The bride wore a dress by Sarah Burton, creative director at the late Alexander McQueen’s fashion house. The intricate gown, which she paired with a tiara borrowed from the queen, had lace sleeves, a plunging neckline and a two-meter train.
Most Rev. Rowan Williams, the archbishop of Canterbury and spiritual head of the Anglican denomination, officiated the nuptials. When his bride arrived at the altar, William appeared to whisper in her ear, “you look beautiful.”
The couple comfortably recited their vows without so much as a stumble or stutter. Keeping with Anglican tradition, both the bride and groom pronounced “I will” after stating their vows. But instead of pledging to “obey” her husband, Middleton vowed to “love, honor, comfort and keep” him.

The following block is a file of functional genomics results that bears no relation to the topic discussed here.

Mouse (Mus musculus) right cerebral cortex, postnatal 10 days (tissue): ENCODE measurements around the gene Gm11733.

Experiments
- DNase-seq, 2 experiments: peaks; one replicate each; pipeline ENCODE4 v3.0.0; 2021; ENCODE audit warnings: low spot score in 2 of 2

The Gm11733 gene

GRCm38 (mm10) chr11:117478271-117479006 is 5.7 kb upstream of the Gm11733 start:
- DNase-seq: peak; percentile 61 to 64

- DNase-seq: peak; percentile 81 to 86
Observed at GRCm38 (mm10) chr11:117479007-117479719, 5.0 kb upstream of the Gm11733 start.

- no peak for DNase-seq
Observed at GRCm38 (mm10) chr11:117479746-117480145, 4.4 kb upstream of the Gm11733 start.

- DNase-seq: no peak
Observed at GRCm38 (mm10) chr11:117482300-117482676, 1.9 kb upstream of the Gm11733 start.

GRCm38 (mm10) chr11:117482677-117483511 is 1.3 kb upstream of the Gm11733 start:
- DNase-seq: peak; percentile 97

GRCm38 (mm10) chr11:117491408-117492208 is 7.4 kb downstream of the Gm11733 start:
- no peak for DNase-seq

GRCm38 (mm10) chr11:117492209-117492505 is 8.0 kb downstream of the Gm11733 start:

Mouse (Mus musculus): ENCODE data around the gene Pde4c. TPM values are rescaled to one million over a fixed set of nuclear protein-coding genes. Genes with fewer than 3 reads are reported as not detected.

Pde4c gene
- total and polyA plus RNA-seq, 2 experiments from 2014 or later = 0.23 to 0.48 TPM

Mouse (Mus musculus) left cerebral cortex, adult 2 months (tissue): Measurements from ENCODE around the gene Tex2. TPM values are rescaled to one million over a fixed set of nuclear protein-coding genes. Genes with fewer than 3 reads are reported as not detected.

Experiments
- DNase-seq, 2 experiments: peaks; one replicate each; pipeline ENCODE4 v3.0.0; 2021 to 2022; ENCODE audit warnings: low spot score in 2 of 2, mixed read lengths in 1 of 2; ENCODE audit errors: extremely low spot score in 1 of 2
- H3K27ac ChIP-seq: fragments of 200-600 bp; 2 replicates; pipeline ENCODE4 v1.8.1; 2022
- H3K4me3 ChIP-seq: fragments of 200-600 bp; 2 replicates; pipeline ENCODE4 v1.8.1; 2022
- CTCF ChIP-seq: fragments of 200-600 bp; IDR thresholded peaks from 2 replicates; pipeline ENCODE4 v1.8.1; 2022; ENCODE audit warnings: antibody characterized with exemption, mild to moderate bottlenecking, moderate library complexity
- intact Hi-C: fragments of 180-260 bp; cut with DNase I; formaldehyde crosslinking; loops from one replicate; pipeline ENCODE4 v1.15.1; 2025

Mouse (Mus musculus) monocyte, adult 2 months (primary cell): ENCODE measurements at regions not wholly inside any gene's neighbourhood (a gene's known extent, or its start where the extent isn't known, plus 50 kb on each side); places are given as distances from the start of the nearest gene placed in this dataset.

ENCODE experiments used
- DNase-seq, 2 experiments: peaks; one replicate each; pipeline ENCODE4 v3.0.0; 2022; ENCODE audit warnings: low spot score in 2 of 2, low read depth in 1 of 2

The ceremony began with the hymn “Guide Me, O Thou Great Redeemer” and, after the couple exchanged vows, continued with “Love Divine, All Loves Excelling.” In a subtle tribute to the groom’s mother, the initial hymn was also played at the late Princess Diana’s funeral.
William slipped a wedding ring made of rare Welsh gold on his bride’s finger. The band was crafted by the Wartski company, a shop founded in Wales in 1865 and long associated with the royal family. Queen Elizabeth II gave the jewelry to her grandson shortly after he announced his engagement in November, and both she and Diana also wore wedding rings made of Welsh gold. Like his father, Prince Charles (when he wed Diana), and grandfather, Prince Phillip, William will not wear a wedding band.